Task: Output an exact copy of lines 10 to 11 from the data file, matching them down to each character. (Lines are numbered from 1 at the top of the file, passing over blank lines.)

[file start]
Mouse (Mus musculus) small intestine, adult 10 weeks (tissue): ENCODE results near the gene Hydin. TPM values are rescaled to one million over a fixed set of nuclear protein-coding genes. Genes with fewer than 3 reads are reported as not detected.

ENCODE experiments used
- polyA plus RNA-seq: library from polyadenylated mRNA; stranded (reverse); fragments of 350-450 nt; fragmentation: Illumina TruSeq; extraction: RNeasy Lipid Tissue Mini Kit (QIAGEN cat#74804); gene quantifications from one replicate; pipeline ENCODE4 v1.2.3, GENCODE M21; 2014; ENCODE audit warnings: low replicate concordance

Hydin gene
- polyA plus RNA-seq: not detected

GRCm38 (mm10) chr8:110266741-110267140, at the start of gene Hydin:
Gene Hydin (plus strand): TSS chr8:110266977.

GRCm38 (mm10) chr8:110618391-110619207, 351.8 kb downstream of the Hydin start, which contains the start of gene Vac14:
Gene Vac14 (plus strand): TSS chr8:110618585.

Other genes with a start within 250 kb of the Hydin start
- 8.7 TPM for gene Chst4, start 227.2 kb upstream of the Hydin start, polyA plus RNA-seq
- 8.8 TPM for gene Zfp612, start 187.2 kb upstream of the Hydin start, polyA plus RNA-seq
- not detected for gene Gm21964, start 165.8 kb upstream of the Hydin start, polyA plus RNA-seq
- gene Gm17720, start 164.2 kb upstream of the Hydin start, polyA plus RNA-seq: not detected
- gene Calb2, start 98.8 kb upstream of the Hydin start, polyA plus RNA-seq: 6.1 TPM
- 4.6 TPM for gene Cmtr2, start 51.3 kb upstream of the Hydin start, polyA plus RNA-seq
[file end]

Other genes with a start within 250 kb of the Hydin start
- 8.7 TPM for gene Chst4, start 227.2 kb upstream of the Hydin start, polyA plus RNA-seq